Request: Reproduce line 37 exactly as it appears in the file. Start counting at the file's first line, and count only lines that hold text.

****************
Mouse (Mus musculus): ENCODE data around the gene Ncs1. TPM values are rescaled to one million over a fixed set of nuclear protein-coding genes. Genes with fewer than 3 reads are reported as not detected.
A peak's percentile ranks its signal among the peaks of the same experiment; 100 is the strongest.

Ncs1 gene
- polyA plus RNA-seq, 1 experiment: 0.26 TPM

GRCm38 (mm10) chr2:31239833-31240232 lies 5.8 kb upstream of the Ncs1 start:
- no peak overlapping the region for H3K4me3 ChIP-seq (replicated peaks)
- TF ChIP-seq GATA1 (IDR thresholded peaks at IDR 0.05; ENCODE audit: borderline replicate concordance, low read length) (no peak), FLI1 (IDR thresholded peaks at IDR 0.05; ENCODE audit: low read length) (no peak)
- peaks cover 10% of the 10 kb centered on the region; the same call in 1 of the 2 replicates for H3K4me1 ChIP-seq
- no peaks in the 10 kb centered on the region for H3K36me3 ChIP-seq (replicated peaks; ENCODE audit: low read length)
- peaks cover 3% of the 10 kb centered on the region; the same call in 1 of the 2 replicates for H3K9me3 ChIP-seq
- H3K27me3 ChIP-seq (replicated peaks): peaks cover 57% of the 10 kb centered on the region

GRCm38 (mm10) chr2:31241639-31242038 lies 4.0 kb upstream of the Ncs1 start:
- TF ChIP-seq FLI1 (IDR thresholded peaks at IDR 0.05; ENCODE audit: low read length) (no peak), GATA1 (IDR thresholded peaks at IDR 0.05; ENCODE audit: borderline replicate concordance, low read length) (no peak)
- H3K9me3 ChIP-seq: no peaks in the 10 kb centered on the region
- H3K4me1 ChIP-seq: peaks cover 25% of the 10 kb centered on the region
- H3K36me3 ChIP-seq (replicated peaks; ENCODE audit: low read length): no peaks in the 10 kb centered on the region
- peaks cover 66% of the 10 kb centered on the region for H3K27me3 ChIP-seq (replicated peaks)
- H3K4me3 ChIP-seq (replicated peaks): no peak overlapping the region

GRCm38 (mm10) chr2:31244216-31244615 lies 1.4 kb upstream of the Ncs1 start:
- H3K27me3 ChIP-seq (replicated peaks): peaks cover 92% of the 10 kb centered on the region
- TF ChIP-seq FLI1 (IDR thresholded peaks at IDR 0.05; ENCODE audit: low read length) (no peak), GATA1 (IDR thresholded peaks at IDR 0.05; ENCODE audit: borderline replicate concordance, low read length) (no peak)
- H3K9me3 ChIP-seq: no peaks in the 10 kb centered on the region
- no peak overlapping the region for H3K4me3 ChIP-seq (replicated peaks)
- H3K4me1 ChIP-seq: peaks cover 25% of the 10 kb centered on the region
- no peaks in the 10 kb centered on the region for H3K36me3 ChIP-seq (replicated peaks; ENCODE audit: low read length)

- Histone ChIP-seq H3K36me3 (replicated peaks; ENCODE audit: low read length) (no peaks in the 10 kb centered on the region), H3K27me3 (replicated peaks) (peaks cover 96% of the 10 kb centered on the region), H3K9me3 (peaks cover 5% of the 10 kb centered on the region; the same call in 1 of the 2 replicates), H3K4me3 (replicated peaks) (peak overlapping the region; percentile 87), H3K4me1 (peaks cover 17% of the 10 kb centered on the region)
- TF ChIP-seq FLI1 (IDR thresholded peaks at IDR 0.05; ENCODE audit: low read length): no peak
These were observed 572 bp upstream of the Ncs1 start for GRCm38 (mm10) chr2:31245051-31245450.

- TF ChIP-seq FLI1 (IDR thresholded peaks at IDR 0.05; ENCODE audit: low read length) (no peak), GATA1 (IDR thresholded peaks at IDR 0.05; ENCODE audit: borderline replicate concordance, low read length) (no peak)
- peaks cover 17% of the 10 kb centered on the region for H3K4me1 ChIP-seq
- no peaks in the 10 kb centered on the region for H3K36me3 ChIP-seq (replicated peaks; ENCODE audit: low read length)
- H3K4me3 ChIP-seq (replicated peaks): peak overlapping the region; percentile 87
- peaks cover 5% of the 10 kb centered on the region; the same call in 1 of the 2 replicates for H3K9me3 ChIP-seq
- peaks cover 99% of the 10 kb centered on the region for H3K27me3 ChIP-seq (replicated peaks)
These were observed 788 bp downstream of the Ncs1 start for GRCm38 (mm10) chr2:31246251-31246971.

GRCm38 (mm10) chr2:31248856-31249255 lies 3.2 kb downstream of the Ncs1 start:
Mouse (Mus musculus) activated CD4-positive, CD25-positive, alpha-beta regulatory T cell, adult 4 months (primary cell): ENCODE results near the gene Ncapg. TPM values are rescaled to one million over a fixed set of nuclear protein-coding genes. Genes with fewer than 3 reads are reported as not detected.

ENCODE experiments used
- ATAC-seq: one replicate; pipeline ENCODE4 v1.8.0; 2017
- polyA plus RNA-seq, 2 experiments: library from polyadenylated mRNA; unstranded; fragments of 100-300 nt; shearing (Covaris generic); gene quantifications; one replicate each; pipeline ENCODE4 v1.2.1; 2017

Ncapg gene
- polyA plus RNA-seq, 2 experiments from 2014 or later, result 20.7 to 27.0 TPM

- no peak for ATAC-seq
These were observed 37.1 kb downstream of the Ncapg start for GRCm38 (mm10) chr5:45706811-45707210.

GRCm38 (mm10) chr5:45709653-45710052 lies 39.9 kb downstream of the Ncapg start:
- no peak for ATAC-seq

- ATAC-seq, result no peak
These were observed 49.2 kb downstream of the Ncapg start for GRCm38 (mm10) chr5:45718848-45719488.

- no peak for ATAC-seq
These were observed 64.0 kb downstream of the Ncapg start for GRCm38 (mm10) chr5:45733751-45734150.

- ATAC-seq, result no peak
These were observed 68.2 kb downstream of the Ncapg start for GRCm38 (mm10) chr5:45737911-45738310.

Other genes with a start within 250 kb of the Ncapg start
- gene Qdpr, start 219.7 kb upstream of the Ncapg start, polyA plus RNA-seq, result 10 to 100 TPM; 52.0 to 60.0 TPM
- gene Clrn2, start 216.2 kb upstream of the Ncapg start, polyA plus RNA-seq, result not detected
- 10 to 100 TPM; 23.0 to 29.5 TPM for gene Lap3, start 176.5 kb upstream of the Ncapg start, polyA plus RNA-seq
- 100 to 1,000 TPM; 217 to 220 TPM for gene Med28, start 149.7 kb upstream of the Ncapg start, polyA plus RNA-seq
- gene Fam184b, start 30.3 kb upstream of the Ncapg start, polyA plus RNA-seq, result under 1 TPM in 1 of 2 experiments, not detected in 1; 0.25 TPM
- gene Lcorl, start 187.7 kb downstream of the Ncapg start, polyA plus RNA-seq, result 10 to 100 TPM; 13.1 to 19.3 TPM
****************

Mouse (Mus musculus) activated CD4-positive, CD25-positive, alpha-beta regulatory T cell, adult 4 months (primary cell): ENCODE results near the gene Ncapg. TPM values are rescaled to one million over a fixed set of nuclear protein-coding genes. Genes with fewer than 3 reads are reported as not detected.